Brace yourselves for the crowds, folks. Between November 2010 and October 2011, more than 3.3 million passengers flew into Dulles from foreign lands. Between the peak hours of 1:30 and 5:30 p.m., Customs officials may interview 2,500 to 5,000 international visitors and U.S. residents flying in from Brussels, Frankfurt, Geneva, Jeddah, Moscow, Paris, Riyadh, Rome and Vienna — and that was just one weekday afternoon this pastfall.
The first requirement: Fill out the declaration card, preferably before you join the rivulet running through the primary screening area.
“Anything that you acquired outside the United States, you must declare,” Downing told me. “Even if you found it or it fell out of a truck. Nine times out of 10, it’s allowed. But just tell us.”
I tested him on this rule of thumb, tossing out such examples as T-shirts, cheap souvenirs and food lifted from an in-flight meal. I received affirmative on all. In addition, I learned that Customs likes specifics. A bracelet is not just a bracelet, for instance, if it contains seeds, coconut shell or other forms of living material. Now it’s a plant product, which requires a check in the “yes” box under Question 11a. In the same vein, shoes and belts aren’t just shoes and belts if they’re made from animal skins. See the wildlife product category; you know what to do.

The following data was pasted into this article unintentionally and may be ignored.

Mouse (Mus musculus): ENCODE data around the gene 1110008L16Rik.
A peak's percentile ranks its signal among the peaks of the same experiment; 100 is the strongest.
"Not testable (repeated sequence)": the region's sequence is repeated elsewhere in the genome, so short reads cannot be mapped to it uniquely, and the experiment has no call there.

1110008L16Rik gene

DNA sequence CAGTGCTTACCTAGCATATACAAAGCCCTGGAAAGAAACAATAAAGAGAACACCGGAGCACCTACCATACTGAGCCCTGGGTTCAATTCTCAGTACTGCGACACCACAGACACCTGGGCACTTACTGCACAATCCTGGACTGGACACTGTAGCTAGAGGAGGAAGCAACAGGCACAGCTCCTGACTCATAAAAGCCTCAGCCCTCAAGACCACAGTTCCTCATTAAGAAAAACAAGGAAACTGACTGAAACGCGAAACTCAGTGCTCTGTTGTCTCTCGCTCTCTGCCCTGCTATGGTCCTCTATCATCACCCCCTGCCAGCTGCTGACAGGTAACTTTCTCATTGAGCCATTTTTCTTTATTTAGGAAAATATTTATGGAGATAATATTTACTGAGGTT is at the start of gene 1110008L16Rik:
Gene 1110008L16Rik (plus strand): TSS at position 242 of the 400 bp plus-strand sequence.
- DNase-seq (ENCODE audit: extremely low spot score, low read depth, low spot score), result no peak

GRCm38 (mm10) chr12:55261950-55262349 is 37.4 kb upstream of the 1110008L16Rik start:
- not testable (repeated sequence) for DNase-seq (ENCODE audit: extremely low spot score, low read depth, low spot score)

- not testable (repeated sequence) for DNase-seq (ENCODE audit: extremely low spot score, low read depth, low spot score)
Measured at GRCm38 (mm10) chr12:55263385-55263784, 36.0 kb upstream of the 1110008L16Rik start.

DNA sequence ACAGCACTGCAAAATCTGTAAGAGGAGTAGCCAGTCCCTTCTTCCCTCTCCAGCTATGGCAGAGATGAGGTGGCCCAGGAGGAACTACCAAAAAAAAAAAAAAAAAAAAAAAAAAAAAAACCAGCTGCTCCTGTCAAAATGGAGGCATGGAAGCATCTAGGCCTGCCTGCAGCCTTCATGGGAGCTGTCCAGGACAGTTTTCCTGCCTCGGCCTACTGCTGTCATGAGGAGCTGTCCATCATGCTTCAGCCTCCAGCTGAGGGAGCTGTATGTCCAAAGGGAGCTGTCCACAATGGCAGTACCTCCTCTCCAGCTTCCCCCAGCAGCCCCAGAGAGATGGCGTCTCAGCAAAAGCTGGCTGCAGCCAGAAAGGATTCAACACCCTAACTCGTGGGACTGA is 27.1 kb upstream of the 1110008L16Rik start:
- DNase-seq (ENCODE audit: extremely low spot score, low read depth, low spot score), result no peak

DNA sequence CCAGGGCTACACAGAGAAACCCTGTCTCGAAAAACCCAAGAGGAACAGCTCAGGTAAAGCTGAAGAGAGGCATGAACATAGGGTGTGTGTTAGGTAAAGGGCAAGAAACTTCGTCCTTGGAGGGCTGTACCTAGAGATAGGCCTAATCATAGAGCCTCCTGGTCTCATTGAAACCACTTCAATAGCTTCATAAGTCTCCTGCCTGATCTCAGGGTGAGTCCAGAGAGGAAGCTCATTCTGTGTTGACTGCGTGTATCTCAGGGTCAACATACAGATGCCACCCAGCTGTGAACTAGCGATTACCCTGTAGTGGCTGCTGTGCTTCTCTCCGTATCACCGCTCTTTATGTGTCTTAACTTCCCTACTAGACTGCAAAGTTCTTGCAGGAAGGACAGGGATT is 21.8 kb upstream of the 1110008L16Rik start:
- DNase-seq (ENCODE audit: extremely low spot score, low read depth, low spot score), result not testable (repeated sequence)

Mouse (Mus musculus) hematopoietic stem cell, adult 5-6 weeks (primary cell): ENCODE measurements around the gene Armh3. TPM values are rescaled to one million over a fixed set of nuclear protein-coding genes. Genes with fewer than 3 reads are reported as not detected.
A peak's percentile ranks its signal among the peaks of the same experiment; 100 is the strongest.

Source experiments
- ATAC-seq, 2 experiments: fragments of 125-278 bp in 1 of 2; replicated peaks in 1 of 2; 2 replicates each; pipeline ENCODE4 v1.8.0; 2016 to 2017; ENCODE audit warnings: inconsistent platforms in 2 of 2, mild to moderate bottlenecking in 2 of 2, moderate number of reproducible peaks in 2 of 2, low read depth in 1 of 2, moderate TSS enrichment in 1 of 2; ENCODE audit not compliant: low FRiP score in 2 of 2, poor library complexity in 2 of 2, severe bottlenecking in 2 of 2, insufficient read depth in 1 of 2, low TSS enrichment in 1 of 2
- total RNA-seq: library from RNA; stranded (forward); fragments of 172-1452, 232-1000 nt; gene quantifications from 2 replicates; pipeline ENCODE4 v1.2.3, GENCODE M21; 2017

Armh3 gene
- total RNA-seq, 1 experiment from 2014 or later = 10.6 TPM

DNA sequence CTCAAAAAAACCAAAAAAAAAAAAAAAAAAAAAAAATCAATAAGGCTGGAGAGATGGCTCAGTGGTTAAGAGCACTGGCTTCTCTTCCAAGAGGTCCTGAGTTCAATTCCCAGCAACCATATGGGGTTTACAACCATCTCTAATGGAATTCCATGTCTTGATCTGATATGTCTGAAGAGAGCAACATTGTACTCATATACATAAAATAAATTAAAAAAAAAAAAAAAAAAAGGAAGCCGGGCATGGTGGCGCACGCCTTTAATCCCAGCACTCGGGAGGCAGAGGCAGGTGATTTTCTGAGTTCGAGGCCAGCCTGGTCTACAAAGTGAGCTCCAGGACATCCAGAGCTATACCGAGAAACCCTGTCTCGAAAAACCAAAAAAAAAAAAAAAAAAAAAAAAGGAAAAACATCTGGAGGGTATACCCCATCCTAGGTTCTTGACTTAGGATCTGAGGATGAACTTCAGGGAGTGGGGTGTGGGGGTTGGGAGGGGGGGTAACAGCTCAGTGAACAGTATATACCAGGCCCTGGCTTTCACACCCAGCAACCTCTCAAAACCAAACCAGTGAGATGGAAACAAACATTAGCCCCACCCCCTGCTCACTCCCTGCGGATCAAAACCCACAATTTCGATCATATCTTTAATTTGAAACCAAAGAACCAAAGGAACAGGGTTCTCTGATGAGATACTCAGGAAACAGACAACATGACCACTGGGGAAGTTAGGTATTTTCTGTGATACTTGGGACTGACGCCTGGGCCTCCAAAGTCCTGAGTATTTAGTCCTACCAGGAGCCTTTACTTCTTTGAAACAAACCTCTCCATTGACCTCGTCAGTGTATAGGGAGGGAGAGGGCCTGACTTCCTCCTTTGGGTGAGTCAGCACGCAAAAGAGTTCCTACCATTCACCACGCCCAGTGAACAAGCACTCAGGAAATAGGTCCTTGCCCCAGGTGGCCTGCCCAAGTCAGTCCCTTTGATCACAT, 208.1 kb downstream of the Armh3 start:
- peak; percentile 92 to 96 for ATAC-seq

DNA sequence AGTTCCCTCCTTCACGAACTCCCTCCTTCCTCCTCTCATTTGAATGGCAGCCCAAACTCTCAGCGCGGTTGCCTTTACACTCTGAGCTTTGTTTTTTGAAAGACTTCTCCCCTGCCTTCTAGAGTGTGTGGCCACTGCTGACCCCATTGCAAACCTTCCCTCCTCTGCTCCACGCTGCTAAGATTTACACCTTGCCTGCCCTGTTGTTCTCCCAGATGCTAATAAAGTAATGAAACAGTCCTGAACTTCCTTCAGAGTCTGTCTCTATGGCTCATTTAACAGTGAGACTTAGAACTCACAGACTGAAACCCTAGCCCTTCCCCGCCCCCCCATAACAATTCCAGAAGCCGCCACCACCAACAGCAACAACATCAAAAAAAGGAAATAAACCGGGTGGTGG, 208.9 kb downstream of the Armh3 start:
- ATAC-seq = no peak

“They think that it’s just a purse,” said Kelly French, a U.S. Fish and Wildlife Service inspector, “but it’s about how that purse is made of snake.” (For the record, cobra is allowed; python is banned.)
The declarations are crucial on two fronts. CBP needs to know the amount you spent abroad to calculate the exemptions (up to $800 in items per person) and assess any additional payments. The second reason is a two-parter, to protect endangered creatures worldwide and to safeguard the country from disease and the destruction of flora and fauna. The biggest concerns are foot-and-mouth disease, mad cow disease, avian influenza and exotic Newcastle disease, an avian virus. Bugs, parasites, pests and other uninvited guests can catch a ride on fruits, vegetables, plants, meats and other organic matter. Banana and Beef Airways really packs them in.
“Americans are generally not honest about food, especially when they come across a good sausage from Italy or Germany,” said Michael Harris, an officer since 1999. “But if you ask them the right way . . . ”